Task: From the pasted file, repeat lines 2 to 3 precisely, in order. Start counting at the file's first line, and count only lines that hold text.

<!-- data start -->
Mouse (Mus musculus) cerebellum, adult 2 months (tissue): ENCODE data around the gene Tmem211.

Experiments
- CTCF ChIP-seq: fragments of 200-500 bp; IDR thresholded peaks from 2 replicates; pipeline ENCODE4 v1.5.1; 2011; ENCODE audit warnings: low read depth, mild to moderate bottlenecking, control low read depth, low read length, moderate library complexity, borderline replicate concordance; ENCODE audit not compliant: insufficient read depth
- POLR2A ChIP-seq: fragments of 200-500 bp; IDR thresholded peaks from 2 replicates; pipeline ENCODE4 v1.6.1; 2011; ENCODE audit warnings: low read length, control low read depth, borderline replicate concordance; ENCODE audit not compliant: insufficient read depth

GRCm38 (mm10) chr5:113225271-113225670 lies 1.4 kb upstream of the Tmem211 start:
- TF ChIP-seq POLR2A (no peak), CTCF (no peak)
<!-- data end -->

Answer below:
Experiments
- CTCF ChIP-seq: fragments of 200-500 bp; IDR thresholded peaks from 2 replicates; pipeline ENCODE4 v1.5.1; 2011; ENCODE audit warnings: low read depth, mild to moderate bottlenecking, control low read depth, low read length, moderate library complexity, borderline replicate concordance; ENCODE audit not compliant: insufficient read depth